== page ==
Welcome, and thanks for stopping by! Chapter 9 of An Unexpected Harvest is posted below for your reading pleasure. This is the FINAL chapter to be posted here. ALL chapters will be deleted from my website on Saturday, May 15. I hope you’ve enjoyed the preview! For more information about AUH, such as release dates, blog tour stops, and the soundtrack, please check out my most recent blog post here. And just a reminder that Sanctuary is on sale for the month of May (eBook and paperback)! Get your copies here.
The ride back to Longbourn was mostly quiet; what little conversation there was between the Bennet sisters was stilted at best. Each was preoccupied with the events of the afternoon, and Elizabeth thought it oddly funny that even though so little had happened, it seemed things had shifted dramatically.
She wasn’t sure what to expect when she walked into the Darcy home. The outside was beautiful, if slightly worn, and so she thought the inside might reflect that. Instead, the living room was bright and cheery, with sunlight streaming through the large windows. A massive Christmas tree took up one entire corner, and a fire crackled in the brick fireplace.
The mantle was crowded with pictures of Will and two other men she assumed were his brothers; they looked too much alike to be anything but, although one had blond hair.
She’d studied one picture in particular of the three of them dressed in suits, ties loosened, cigars in their laughing mouths and arms looped around each other’s shoulders. It was clearly a moment of celebration, and her eyes were continually drawn to Will’s clean-shaven face and twinkling eyes, his huge smile…and those dimples. His brothers were handsome, but he was simply gorgeous.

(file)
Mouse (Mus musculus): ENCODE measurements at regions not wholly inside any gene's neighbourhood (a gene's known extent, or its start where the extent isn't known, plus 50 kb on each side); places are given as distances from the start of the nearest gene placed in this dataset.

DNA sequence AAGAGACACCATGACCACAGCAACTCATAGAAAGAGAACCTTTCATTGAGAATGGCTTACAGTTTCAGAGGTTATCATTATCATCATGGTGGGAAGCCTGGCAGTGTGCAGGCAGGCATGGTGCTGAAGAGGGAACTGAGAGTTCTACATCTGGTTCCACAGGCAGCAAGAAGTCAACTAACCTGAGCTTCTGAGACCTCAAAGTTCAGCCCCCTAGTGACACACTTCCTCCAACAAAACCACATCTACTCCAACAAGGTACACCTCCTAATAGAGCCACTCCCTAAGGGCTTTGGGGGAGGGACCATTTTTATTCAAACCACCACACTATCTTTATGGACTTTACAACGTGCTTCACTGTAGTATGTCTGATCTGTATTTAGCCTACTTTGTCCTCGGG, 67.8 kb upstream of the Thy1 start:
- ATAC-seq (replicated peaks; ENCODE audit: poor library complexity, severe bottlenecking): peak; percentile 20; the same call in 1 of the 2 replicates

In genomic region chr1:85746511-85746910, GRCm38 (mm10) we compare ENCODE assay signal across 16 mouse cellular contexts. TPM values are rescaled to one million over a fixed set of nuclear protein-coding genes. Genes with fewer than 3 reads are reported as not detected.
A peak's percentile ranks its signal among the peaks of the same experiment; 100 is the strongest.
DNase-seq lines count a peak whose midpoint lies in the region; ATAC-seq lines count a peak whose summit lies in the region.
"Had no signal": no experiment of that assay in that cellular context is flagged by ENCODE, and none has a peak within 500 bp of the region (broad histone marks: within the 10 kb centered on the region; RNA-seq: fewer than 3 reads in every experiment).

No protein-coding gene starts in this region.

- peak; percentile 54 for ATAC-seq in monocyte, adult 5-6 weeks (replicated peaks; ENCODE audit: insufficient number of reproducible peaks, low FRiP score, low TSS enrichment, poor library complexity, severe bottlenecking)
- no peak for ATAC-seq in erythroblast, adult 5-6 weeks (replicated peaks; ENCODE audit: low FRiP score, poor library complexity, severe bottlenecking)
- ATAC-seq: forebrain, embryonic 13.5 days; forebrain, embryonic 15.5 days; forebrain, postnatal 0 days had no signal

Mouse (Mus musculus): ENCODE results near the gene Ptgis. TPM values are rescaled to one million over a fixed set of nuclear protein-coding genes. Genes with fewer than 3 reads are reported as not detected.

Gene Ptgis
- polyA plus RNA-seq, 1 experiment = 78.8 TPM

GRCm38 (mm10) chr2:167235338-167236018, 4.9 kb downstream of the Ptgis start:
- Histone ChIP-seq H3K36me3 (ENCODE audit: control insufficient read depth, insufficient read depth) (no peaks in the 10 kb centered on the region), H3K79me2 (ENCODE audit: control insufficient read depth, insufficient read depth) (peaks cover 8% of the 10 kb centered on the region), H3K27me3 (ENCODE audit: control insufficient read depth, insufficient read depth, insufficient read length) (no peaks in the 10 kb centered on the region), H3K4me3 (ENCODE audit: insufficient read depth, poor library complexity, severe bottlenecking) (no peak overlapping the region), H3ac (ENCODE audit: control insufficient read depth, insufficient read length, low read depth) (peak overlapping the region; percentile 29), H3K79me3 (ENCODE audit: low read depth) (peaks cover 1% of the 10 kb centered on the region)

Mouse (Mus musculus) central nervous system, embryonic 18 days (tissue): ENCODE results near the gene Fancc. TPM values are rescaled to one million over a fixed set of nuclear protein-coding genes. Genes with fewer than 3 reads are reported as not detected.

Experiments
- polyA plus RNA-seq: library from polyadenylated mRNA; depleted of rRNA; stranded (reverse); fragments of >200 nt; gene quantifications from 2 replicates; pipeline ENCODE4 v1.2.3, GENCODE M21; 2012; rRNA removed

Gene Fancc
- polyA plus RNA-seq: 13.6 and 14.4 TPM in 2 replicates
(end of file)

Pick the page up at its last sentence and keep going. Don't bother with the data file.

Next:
If the pictures were anything to go by, they were a happy family. Elizabeth wondered how it must have been for Mrs. Darcy, raising three boys. Certainly different from growing up at Longbourn.
Her curiosity was piqued when she’d spotted the chess board. She could tell by the arrangement of the pieces that two players were mid-match, and she wondered if Will was one of them. She’d loved playing chess with her father when she was younger, but those friendly, competitive games became a thing of the past when their relationship fell apart.
When Will had descended the stairs with his father, all traces of the man she’d talked to while standing at that beautiful spot in the woods were gone. His expression was blank and he remained silent, but his body language spoke volumes. His back and shoulders were rigid and he’d positioned himself a good distance from his father, arms crossed, clearly indicating he wanted to be anywhere but where he was.